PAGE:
Why We Need A Neurological Upgrade to Face a World Post Coronavirus
How do you feel like you’re navigating the current coronavirus pandemic? How quickly did you feel like you were able to wrap your mind around these drastic changes and adjust to a “new normal”?
Looking forward to a world post-coronavirus, how capable do you feel to quickly adapt and pivot towards a more strategic direction in your personal life or business? Are you bogged down by these unexpected changes that have far-reaching, yet unknown consequences, or can you see new opportunities to improve your life and the lives of those around you?
Whether influenced by new technology like AI, environmental crisis, or global pandemics, no one is immune to the drastic, unprecedented shifts we are witnessing in our everyday lives.
So how do we learn how to navigate these times where “rapid-fire change” seems to be the new name of the game?
It starts by realizing that the skill sets and the mindsets we needed to thrive during the last century are very different from those required to navigate today’s rapidly changing reality, full of curveballs.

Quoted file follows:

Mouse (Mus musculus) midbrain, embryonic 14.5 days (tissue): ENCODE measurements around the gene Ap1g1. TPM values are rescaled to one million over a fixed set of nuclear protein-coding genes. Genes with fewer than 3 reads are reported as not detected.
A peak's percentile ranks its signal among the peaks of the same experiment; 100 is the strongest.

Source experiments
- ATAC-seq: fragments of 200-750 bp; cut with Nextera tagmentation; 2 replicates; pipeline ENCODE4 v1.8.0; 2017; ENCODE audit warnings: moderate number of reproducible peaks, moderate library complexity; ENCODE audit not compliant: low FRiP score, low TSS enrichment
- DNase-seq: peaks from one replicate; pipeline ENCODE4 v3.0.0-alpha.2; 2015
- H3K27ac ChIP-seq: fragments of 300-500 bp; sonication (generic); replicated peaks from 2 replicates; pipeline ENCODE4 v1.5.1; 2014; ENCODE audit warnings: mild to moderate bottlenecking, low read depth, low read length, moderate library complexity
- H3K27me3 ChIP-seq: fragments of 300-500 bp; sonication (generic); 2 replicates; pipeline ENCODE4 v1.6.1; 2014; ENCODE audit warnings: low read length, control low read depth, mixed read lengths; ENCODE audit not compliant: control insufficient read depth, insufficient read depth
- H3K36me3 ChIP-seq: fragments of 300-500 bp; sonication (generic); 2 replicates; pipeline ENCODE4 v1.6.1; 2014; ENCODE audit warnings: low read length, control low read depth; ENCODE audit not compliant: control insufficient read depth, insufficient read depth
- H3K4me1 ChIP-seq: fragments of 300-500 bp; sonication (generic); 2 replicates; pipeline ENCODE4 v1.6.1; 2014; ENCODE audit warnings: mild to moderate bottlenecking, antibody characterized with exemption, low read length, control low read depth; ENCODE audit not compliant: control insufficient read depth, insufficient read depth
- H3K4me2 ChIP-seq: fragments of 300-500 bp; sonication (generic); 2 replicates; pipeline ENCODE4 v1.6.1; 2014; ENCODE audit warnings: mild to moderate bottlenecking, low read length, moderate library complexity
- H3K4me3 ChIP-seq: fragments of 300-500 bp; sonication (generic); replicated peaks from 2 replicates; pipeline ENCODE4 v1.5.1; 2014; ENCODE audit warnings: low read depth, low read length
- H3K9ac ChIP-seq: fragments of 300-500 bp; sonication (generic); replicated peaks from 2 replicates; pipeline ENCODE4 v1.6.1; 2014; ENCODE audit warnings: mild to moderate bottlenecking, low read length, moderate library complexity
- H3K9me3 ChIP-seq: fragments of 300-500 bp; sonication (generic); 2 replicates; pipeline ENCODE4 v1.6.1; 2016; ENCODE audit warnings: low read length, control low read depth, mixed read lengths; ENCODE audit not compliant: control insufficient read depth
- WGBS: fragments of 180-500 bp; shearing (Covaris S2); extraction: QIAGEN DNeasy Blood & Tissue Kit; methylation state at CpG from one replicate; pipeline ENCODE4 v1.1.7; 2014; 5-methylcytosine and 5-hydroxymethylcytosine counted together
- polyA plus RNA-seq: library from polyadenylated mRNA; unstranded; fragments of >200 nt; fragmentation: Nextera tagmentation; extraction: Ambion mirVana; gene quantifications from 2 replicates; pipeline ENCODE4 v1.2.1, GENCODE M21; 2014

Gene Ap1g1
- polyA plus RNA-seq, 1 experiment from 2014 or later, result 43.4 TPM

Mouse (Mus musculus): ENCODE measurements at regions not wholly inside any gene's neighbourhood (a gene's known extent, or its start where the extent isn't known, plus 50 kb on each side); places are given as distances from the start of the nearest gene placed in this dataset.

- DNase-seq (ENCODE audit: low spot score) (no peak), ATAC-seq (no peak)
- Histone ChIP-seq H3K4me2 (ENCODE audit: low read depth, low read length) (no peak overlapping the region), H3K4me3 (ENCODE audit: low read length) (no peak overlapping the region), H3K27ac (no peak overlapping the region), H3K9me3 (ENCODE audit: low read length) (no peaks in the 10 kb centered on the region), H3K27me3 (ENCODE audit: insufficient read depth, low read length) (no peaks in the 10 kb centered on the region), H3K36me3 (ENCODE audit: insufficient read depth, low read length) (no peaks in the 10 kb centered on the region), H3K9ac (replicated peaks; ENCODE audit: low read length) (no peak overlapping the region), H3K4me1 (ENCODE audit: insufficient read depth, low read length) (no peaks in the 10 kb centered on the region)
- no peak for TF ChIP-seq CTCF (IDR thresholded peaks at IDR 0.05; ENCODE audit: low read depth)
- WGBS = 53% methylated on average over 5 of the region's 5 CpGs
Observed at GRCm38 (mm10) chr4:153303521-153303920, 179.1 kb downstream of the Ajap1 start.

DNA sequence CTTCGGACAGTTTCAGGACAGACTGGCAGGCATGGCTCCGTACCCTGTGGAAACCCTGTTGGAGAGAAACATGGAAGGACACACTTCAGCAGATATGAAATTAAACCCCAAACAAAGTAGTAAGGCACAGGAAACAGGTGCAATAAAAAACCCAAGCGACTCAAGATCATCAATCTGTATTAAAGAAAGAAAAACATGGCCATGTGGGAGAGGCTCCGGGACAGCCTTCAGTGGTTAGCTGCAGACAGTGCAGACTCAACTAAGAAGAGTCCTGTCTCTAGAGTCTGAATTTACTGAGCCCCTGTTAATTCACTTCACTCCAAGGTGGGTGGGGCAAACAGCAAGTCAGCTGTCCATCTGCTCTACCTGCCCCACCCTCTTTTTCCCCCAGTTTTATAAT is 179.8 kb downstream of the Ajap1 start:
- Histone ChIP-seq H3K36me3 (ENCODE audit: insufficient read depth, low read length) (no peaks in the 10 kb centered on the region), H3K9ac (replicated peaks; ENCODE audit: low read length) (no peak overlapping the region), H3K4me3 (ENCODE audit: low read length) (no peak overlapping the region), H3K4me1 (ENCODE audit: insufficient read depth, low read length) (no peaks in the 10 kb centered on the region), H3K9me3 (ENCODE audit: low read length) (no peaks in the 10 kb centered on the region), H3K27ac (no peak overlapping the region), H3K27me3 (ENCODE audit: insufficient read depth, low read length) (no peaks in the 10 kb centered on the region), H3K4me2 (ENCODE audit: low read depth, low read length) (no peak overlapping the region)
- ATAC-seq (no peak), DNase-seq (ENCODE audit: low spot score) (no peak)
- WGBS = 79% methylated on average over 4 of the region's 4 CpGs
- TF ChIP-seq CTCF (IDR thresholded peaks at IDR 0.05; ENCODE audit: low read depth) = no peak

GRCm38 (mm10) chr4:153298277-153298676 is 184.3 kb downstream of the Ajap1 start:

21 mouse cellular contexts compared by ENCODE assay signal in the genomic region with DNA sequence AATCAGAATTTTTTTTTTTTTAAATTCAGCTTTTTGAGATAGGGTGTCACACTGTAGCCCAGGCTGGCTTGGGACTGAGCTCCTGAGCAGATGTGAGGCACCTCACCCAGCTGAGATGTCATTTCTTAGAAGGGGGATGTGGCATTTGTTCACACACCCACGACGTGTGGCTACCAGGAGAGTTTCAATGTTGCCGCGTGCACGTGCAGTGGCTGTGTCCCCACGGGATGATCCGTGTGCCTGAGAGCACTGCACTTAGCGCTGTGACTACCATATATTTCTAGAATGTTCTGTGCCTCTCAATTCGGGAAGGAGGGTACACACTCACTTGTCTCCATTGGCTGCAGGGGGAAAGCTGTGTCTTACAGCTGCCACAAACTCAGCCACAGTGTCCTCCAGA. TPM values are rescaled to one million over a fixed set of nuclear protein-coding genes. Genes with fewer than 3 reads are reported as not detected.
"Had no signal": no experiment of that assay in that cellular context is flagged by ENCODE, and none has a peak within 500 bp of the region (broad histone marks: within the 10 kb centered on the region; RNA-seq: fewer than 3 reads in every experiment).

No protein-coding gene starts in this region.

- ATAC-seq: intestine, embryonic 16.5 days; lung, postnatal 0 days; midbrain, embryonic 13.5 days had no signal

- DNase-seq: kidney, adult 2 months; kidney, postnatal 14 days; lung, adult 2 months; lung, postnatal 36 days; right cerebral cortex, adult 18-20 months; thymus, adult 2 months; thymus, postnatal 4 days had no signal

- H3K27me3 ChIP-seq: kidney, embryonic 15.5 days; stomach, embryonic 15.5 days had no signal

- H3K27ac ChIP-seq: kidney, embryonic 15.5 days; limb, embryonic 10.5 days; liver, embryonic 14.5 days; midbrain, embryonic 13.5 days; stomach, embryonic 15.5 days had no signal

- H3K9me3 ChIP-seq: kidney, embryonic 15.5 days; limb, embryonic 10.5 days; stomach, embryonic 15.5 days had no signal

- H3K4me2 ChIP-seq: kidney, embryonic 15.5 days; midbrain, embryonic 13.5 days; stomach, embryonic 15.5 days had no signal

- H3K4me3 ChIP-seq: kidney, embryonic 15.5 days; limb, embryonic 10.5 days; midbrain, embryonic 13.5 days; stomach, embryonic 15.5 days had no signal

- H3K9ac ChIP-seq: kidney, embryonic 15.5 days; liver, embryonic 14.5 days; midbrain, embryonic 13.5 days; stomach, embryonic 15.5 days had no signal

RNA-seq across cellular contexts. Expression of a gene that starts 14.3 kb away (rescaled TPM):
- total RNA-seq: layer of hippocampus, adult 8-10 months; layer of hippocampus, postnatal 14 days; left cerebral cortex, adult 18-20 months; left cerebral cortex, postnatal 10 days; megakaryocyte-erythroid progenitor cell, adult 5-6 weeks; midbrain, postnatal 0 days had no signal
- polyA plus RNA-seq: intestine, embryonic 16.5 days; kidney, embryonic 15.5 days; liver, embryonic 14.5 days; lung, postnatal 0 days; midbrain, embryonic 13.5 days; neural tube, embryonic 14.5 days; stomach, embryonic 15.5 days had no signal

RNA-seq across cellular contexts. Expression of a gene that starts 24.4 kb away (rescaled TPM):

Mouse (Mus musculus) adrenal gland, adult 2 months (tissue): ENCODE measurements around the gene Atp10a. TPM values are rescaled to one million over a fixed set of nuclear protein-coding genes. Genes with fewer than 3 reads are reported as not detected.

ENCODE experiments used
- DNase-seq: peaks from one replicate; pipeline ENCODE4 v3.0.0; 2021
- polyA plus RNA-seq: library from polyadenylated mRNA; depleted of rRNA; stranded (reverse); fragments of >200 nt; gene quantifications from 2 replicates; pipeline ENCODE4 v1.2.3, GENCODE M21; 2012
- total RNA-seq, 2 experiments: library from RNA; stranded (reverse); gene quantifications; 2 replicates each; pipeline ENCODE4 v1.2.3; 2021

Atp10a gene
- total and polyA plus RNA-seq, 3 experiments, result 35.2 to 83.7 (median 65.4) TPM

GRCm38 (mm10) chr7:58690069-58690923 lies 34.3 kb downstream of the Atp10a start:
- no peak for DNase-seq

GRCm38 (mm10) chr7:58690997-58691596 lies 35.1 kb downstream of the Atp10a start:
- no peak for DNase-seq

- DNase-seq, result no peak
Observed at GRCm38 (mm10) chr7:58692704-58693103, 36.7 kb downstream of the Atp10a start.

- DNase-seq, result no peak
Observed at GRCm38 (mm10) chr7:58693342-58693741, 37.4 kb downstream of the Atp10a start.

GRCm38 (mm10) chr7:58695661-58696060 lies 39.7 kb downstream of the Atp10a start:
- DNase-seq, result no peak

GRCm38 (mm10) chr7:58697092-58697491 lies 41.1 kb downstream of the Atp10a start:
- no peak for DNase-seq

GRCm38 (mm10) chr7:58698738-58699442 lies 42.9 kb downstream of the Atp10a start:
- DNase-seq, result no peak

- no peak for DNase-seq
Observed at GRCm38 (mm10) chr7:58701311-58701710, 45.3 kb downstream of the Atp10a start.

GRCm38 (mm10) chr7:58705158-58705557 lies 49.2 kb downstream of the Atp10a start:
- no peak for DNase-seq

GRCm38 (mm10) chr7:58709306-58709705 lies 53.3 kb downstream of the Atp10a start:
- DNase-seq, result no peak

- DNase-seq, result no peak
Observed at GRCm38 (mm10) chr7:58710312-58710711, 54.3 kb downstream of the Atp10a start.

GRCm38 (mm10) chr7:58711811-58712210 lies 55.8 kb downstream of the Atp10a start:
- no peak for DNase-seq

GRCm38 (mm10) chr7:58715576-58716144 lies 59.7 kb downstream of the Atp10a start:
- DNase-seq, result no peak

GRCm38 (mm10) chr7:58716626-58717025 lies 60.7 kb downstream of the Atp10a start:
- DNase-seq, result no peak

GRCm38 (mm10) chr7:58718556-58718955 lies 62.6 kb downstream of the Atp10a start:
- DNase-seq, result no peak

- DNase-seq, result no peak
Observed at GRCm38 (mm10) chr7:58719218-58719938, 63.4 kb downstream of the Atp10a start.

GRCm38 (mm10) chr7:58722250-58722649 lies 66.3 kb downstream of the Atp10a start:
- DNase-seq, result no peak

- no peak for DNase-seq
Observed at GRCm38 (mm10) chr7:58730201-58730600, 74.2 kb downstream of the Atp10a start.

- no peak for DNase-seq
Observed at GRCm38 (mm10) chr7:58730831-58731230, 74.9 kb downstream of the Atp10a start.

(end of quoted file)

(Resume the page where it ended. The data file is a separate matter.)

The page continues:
Whether you are an executive, an employee, or leading a company of 1 as a solo entrepreneur, whatever your financial position and whatever your field of occupation, we all need to learn the invaluable skillsets, mindsets (and heart-sets) we can draw upon to navigate these changing tides.
It’s time for a neurological upgrade, and one place we can start is by fostering and strengthening cognitive flexibility. And as we’ll explore, psychedelics can help.
Unfortunately, many of us were never taught how to cultivate cognitive flexibility (or creative mindsets for that matter). Almost everyone in the workforce today is the product of our extremely outdated educational systems based on the “factory model of education” that promotes uniformity and obedience.
These archaic institutions don’t foster creative thinking or cognitive flexibility; far from it. They were designed to shape and mold people into factory workers, overemphasizing convergent thinking, which means narrowing our focus to find “the only right solution” to any given problem, (rather than teaching “divergent thinking”, a crucial component of creativity).